https://corporateeurope.org/sites/default/files/attachments/monsanto_v09_web.pdf

The Roundup case

Video n°1: California man who blames terminal cancer on Roundup testifies at trial

Main information : plaintiff : Johnson / Defendant : Monsanto

Lee Johnson is in San Francisco Superior Court to testify that Monsanto product Roundup caused his terminal cancer.

His lawyer says it is frustrating for him to spend his last moments with his wife in court before passing away (= to die)

For 4 years, he worked for a school as a ground keeper and used 150 gallons of roundup 20 to 30 times a year (150 x 3,8 l= 570 l x 20 / 30 = between 11400 and 17100 liters!)

Lee knew it was a dangerous product so he used it carefully and protected himself when manipulating it (but he doesn’t seem to have been given proper protection) but despite his precautions, twice he ended up drenched in the herbicide.

The defendant(= Monsanto)’s lawyer sympathizes with Lee’s ordeal but regarding the data and what science has been saying for 40 years, she refuses to acknowledge that Roundup causes cancer.

Yet images of the lesions which spread over 80 % of his body do not support its inocuity and made him uncomfortable in public, lowering his self-esteem and embarrassing his kids.

The key question the Court will have to answer is : how has cancer affected his life ?

Video n°2: Monsanto ordered to pay $289M to man who claimed weedkiller contributed to cancer

The verdict : Monsanto is guilty of endangering consumers’ health and is sentenced to pay $ 290 million in damages.

Monsanto will appeal the sentence and claims that there is no evidence (= proof) that Roundup causes cancer and insists that there is overwhelming evidence in the 40 years of safe use of this product around the world.

Impact of such a verdict :

– necessary changes in agricultural products and techniques

The present situation : Conventional farming

(2) boiler= chicken

(3) slaughter plant= abattoir

L. 24 skittish = nerveux

Gainesville is the Poultry capital of the world where modern chicken industry was created. It relies on battery farming producing big quantities of poultry fattened up with antibiotics.

Describe the breeding techniques used there.

-intensive farming

– bred in over-populated barns

– daily use of antibiotics

Analyse the author’s opinion.

He is critical of these techniques : antibotics turn the chickens into bland meat + bad bredding conditions for chickens

We shouldn’t be proud of that farming anymore (line 34-35)

He wants to raise the consumers’ awareness and make the industry change.

Are there solutions to improve food quality?

  • Find information about organic farming and its paradoxical situation in the USA.

    Organic farming is booming but remains still quite low. The paradox : the demand is high but the development of organic farming is low.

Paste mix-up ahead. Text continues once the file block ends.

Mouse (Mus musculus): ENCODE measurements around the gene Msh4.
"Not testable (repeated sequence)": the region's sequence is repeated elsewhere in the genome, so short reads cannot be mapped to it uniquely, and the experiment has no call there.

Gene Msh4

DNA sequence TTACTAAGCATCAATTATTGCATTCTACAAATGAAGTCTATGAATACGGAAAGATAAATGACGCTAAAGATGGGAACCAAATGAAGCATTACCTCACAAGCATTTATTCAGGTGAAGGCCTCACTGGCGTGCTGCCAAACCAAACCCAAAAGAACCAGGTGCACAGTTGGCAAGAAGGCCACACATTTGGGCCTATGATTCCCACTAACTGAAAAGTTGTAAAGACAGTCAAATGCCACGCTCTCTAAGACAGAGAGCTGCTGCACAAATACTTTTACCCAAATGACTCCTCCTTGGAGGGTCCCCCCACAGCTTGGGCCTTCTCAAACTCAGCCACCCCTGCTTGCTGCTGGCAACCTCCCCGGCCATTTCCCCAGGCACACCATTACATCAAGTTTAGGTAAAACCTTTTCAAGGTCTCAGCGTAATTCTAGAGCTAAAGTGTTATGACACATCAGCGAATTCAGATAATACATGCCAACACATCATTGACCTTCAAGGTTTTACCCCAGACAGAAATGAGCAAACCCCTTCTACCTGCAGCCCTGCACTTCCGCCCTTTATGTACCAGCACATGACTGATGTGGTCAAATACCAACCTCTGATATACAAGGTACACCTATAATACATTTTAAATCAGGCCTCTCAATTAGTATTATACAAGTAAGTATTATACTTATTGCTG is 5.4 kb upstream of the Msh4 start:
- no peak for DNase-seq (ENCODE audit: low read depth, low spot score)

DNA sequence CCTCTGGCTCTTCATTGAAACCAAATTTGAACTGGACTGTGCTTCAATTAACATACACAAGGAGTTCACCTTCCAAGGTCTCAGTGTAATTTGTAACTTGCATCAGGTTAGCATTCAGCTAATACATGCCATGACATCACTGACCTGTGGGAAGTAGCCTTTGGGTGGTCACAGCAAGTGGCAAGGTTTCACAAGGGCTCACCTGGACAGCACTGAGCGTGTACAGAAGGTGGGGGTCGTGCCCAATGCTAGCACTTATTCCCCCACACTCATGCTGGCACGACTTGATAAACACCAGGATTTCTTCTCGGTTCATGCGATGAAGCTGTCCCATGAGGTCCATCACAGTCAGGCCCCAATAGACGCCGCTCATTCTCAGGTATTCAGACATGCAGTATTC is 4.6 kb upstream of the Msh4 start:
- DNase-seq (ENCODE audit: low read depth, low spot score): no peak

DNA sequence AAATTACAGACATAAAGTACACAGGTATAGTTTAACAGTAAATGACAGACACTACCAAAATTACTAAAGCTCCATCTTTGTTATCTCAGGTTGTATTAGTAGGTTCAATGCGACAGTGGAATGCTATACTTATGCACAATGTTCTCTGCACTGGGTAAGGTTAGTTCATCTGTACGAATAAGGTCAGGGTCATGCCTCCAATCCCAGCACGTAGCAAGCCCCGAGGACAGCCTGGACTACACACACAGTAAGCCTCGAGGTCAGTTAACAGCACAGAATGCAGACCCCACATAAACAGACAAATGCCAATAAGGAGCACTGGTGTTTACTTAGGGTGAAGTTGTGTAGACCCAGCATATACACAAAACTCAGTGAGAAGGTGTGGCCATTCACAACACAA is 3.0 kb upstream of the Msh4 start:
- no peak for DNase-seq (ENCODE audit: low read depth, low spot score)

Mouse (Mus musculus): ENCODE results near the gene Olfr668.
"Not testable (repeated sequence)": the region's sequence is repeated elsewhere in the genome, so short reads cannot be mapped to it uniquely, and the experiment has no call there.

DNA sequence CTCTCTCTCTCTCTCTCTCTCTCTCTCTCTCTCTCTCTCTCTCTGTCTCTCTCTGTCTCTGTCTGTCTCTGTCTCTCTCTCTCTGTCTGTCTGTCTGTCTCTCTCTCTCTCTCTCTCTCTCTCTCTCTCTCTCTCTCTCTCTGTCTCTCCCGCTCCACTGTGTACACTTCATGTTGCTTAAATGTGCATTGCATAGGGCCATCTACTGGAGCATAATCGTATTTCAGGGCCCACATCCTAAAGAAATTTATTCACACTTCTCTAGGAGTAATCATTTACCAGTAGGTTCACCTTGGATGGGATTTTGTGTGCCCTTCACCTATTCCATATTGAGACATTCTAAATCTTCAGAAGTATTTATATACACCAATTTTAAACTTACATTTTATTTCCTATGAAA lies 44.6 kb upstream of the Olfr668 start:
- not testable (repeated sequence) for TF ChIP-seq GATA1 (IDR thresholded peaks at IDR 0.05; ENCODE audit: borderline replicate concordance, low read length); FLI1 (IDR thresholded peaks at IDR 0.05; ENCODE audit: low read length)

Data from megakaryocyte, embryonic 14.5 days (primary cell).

• Why is the process of transformation so long?

    Time is needed for the soil to get rid of all the pesticides used before. It slows down the agricultural transition of many farms that must wait to get the organic certification.

  • According to you, who contributes the most to the development fo organic farming?

    The consumers/ politicians / farmers

Climate: Australia 's biggest issue

Climate change: vocabulary list

Video: climate change in Australia : weather analysis

Main information :

Extreme conditions like, hotter temperatures, frequent bushfires, dought and intense cyclones : that is what weather experts forecast for Australia because of climate change. It has been an unprecedented year characterized by deluges, floods, and the population has to get prepared to relive these catastrophies which will hit harder and more frequently.

The warming has intensified with an increase of 1.44 ° since 2010. The lockdown helped reduce emissions but overall concentrations still increased.

The oceans around Australia are rising and that trend is continuing on an upward trajectory ; things are getting worse since (= puisque) the last decade has been one of the coolest of the next hundred years !

Text : An unbearable heat

The consequences of the heat wave.

The response of Australian governments to climate change

Looking for solutions to climate change

What is Australia doing to tackle climate change ?

(Extract from BBC News, January 2nd, 2020)

Under the Paris Climate Agreement to tackle rising global temperatures, Australia set a target for 2030 of making a 26-28% reduction in its emissions compared with 2005 levels.

These goals have been criticised for being too low, and last year the United Nations (UN) reported that Australia was not on track.

According to the UN Fund, « There has been no improvement in Australia’s climate policy since 2017 and emission levels for 2030 are projected to be well above the target. »

About half of the G20 countries (those with the biggest economies), including Australia, are falling short.

The Climate Change Performance Index ranked Australia last out of 57 countries, responsible for more than 90% of greenhouse gas emissions on climate policy.